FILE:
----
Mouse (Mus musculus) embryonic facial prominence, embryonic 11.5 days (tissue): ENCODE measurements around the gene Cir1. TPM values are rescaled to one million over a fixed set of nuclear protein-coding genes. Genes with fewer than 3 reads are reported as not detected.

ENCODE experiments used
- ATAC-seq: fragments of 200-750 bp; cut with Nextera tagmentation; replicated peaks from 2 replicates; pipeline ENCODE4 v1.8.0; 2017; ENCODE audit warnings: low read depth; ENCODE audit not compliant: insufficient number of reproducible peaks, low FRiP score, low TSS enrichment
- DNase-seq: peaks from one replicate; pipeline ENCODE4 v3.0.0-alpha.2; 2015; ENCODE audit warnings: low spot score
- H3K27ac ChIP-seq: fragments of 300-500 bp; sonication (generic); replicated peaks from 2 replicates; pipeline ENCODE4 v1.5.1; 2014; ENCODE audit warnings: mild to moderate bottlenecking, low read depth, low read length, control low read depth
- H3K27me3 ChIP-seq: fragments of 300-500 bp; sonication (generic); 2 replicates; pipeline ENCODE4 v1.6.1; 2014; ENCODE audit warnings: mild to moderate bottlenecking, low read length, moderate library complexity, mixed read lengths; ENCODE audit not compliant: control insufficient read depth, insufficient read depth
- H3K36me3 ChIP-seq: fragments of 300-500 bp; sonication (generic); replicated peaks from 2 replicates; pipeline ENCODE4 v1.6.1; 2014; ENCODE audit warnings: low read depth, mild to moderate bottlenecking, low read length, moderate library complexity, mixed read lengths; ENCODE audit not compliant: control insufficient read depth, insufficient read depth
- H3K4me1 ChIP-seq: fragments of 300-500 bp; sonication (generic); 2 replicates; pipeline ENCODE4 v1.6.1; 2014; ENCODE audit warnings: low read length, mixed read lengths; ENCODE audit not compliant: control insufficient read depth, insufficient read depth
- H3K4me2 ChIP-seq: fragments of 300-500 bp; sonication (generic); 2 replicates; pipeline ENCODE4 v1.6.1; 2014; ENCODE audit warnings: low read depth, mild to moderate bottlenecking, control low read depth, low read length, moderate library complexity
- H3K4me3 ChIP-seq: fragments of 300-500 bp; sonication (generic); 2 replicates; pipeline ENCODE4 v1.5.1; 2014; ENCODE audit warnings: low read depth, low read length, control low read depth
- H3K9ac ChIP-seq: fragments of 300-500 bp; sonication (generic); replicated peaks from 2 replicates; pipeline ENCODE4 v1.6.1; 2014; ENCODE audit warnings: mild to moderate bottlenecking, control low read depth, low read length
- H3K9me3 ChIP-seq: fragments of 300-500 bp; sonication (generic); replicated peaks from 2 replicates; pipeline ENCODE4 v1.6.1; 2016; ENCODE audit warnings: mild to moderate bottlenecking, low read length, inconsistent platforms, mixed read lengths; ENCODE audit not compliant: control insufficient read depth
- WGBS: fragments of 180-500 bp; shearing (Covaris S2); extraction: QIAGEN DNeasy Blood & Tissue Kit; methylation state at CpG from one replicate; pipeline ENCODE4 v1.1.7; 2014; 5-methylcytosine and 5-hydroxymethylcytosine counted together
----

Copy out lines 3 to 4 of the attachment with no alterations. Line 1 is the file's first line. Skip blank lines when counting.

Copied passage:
- ATAC-seq: fragments of 200-750 bp; cut with Nextera tagmentation; replicated peaks from 2 replicates; pipeline ENCODE4 v1.8.0; 2017; ENCODE audit warnings: low read depth; ENCODE audit not compliant: insufficient number of reproducible peaks, low FRiP score, low TSS enrichment
- DNase-seq: peaks from one replicate; pipeline ENCODE4 v3.0.0-alpha.2; 2015; ENCODE audit warnings: low spot score